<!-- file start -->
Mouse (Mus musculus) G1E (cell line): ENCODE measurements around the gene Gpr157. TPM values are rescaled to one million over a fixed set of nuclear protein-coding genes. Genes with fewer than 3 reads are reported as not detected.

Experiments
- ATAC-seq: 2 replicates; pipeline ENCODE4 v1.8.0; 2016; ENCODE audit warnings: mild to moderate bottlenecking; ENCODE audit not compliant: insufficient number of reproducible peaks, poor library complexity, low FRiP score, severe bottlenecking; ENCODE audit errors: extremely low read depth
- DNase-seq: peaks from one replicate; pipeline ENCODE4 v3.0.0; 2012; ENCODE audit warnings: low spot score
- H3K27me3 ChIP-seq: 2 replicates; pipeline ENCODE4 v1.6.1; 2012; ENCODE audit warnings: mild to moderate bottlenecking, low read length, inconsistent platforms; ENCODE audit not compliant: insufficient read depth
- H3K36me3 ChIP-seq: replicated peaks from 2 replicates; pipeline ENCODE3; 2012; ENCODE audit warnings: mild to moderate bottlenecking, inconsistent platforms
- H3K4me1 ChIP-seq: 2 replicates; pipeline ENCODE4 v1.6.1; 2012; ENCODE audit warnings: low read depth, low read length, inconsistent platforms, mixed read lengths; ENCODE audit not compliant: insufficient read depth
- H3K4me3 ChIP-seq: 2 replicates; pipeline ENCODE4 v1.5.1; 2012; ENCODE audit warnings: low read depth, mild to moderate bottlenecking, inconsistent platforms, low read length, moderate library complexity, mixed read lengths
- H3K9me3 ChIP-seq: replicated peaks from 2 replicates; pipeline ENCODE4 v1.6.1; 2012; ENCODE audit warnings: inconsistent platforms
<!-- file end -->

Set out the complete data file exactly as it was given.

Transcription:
Mouse (Mus musculus) G1E (cell line): ENCODE measurements around the gene Gpr157. TPM values are rescaled to one million over a fixed set of nuclear protein-coding genes. Genes with fewer than 3 reads are reported as not detected.

Experiments
- ATAC-seq: 2 replicates; pipeline ENCODE4 v1.8.0; 2016; ENCODE audit warnings: mild to moderate bottlenecking; ENCODE audit not compliant: insufficient number of reproducible peaks, poor library complexity, low FRiP score, severe bottlenecking; ENCODE audit errors: extremely low read depth
- DNase-seq: peaks from one replicate; pipeline ENCODE4 v3.0.0; 2012; ENCODE audit warnings: low spot score
- H3K27me3 ChIP-seq: 2 replicates; pipeline ENCODE4 v1.6.1; 2012; ENCODE audit warnings: mild to moderate bottlenecking, low read length, inconsistent platforms; ENCODE audit not compliant: insufficient read depth
- H3K36me3 ChIP-seq: replicated peaks from 2 replicates; pipeline ENCODE3; 2012; ENCODE audit warnings: mild to moderate bottlenecking, inconsistent platforms
- H3K4me1 ChIP-seq: 2 replicates; pipeline ENCODE4 v1.6.1; 2012; ENCODE audit warnings: low read depth, low read length, inconsistent platforms, mixed read lengths; ENCODE audit not compliant: insufficient read depth
- H3K4me3 ChIP-seq: 2 replicates; pipeline ENCODE4 v1.5.1; 2012; ENCODE audit warnings: low read depth, mild to moderate bottlenecking, inconsistent platforms, low read length, moderate library complexity, mixed read lengths
- H3K9me3 ChIP-seq: replicated peaks from 2 replicates; pipeline ENCODE4 v1.6.1; 2012; ENCODE audit warnings: inconsistent platforms